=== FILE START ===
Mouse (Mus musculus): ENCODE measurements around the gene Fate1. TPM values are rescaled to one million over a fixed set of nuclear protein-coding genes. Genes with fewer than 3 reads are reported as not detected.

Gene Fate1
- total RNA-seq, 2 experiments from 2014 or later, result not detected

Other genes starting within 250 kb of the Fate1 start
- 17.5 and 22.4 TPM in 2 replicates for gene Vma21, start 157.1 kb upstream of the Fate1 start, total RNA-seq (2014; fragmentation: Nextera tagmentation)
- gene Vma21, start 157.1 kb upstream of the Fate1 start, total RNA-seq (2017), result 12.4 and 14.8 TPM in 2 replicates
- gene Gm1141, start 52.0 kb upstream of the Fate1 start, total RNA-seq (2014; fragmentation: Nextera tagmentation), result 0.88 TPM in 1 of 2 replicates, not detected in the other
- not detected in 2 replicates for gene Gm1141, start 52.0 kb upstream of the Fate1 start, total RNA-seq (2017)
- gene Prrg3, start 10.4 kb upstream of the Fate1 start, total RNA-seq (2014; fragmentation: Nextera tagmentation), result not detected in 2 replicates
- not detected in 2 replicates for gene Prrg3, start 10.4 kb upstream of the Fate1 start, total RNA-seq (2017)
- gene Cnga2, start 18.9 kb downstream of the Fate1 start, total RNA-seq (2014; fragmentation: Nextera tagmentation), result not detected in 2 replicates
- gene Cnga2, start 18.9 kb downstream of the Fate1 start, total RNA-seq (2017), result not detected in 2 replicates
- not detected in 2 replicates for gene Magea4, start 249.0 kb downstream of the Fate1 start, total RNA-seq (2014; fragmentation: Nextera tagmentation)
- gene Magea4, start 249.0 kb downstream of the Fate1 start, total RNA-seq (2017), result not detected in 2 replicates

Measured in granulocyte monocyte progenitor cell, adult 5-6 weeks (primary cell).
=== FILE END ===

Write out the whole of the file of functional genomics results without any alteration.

Mouse (Mus musculus): ENCODE measurements around the gene Fate1. TPM values are rescaled to one million over a fixed set of nuclear protein-coding genes. Genes with fewer than 3 reads are reported as not detected.

Gene Fate1
- total RNA-seq, 2 experiments from 2014 or later, result not detected

Other genes starting within 250 kb of the Fate1 start
- 17.5 and 22.4 TPM in 2 replicates for gene Vma21, start 157.1 kb upstream of the Fate1 start, total RNA-seq (2014; fragmentation: Nextera tagmentation)
- gene Vma21, start 157.1 kb upstream of the Fate1 start, total RNA-seq (2017), result 12.4 and 14.8 TPM in 2 replicates
- gene Gm1141, start 52.0 kb upstream of the Fate1 start, total RNA-seq (2014; fragmentation: Nextera tagmentation), result 0.88 TPM in 1 of 2 replicates, not detected in the other
- not detected in 2 replicates for gene Gm1141, start 52.0 kb upstream of the Fate1 start, total RNA-seq (2017)
- gene Prrg3, start 10.4 kb upstream of the Fate1 start, total RNA-seq (2014; fragmentation: Nextera tagmentation), result not detected in 2 replicates
- not detected in 2 replicates for gene Prrg3, start 10.4 kb upstream of the Fate1 start, total RNA-seq (2017)
- gene Cnga2, start 18.9 kb downstream of the Fate1 start, total RNA-seq (2014; fragmentation: Nextera tagmentation), result not detected in 2 replicates
- gene Cnga2, start 18.9 kb downstream of the Fate1 start, total RNA-seq (2017), result not detected in 2 replicates
- not detected in 2 replicates for gene Magea4, start 249.0 kb downstream of the Fate1 start, total RNA-seq (2014; fragmentation: Nextera tagmentation)
- gene Magea4, start 249.0 kb downstream of the Fate1 start, total RNA-seq (2017), result not detected in 2 replicates

Measured in granulocyte monocyte progenitor cell, adult 5-6 weeks (primary cell).